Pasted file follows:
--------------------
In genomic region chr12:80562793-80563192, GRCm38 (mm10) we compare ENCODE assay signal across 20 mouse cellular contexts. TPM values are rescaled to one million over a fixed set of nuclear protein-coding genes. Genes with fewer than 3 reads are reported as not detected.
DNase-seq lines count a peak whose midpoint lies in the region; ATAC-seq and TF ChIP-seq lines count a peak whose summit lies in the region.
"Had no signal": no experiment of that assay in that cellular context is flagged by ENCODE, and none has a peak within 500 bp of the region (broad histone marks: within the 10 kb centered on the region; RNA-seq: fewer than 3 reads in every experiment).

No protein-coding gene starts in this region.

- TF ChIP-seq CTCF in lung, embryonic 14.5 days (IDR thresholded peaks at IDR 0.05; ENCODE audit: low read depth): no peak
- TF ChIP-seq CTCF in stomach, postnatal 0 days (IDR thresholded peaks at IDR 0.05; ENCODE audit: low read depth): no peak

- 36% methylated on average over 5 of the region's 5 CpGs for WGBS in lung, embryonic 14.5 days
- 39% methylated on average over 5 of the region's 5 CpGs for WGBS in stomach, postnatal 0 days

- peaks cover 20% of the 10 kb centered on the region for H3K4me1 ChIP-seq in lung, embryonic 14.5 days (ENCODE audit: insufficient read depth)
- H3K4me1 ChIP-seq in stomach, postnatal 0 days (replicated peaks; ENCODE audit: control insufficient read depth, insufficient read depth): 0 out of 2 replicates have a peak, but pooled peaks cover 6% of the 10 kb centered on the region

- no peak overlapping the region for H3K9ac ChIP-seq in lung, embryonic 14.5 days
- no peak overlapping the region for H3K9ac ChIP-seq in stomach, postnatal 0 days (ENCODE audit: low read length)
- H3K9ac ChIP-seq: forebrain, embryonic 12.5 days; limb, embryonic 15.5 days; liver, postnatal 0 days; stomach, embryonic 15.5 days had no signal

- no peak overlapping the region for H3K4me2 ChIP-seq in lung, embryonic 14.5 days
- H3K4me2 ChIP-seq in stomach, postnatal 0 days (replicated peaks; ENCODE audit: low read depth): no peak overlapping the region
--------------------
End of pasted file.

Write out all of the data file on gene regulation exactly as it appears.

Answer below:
In genomic region chr12:80562793-80563192, GRCm38 (mm10) we compare ENCODE assay signal across 20 mouse cellular contexts. TPM values are rescaled to one million over a fixed set of nuclear protein-coding genes. Genes with fewer than 3 reads are reported as not detected.
DNase-seq lines count a peak whose midpoint lies in the region; ATAC-seq and TF ChIP-seq lines count a peak whose summit lies in the region.
"Had no signal": no experiment of that assay in that cellular context is flagged by ENCODE, and none has a peak within 500 bp of the region (broad histone marks: within the 10 kb centered on the region; RNA-seq: fewer than 3 reads in every experiment).

No protein-coding gene starts in this region.

- TF ChIP-seq CTCF in lung, embryonic 14.5 days (IDR thresholded peaks at IDR 0.05; ENCODE audit: low read depth): no peak
- TF ChIP-seq CTCF in stomach, postnatal 0 days (IDR thresholded peaks at IDR 0.05; ENCODE audit: low read depth): no peak

- 36% methylated on average over 5 of the region's 5 CpGs for WGBS in lung, embryonic 14.5 days
- 39% methylated on average over 5 of the region's 5 CpGs for WGBS in stomach, postnatal 0 days

- peaks cover 20% of the 10 kb centered on the region for H3K4me1 ChIP-seq in lung, embryonic 14.5 days (ENCODE audit: insufficient read depth)
- H3K4me1 ChIP-seq in stomach, postnatal 0 days (replicated peaks; ENCODE audit: control insufficient read depth, insufficient read depth): 0 out of 2 replicates have a peak, but pooled peaks cover 6% of the 10 kb centered on the region

- no peak overlapping the region for H3K9ac ChIP-seq in lung, embryonic 14.5 days
- no peak overlapping the region for H3K9ac ChIP-seq in stomach, postnatal 0 days (ENCODE audit: low read length)
- H3K9ac ChIP-seq: forebrain, embryonic 12.5 days; limb, embryonic 15.5 days; liver, postnatal 0 days; stomach, embryonic 15.5 days had no signal

- no peak overlapping the region for H3K4me2 ChIP-seq in lung, embryonic 14.5 days
- H3K4me2 ChIP-seq in stomach, postnatal 0 days (replicated peaks; ENCODE audit: low read depth): no peak overlapping the region